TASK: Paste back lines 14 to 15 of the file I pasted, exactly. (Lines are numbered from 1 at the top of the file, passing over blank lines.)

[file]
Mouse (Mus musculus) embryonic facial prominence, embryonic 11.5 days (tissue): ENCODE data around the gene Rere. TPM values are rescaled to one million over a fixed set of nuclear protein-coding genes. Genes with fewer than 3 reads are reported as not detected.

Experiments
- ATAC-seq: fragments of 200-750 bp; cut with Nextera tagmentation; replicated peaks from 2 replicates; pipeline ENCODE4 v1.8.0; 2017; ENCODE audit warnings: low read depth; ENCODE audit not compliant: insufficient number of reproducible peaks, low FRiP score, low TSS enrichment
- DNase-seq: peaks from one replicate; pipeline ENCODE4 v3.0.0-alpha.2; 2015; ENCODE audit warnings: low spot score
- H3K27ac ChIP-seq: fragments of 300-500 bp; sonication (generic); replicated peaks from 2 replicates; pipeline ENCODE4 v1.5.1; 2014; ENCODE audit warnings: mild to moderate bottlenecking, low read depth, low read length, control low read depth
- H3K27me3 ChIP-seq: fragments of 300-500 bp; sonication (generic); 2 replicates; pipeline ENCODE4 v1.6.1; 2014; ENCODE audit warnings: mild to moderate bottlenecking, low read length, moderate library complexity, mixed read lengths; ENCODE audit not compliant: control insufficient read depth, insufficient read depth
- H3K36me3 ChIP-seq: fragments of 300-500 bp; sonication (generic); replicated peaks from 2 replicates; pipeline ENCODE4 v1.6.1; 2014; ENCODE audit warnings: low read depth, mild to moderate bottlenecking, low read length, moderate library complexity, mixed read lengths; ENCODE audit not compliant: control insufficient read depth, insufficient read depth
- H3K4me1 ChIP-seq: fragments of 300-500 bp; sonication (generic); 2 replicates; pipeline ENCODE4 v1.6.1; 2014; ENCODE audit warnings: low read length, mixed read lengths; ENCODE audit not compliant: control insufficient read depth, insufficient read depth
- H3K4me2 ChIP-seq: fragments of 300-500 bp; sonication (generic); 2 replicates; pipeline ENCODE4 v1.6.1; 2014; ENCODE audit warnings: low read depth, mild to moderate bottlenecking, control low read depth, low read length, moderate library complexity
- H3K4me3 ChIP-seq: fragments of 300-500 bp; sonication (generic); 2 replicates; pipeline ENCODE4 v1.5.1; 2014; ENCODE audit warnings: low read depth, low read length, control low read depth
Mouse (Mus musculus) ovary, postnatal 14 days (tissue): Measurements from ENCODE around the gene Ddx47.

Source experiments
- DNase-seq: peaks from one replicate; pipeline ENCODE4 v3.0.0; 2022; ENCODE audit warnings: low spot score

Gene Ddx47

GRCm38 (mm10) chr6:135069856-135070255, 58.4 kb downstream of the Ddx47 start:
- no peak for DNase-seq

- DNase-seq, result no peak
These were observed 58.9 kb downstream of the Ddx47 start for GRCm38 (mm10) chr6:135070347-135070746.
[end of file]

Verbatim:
Gene Ddx47

GRCm38 (mm10) chr6:135069856-135070255, 58.4 kb downstream of the Ddx47 start: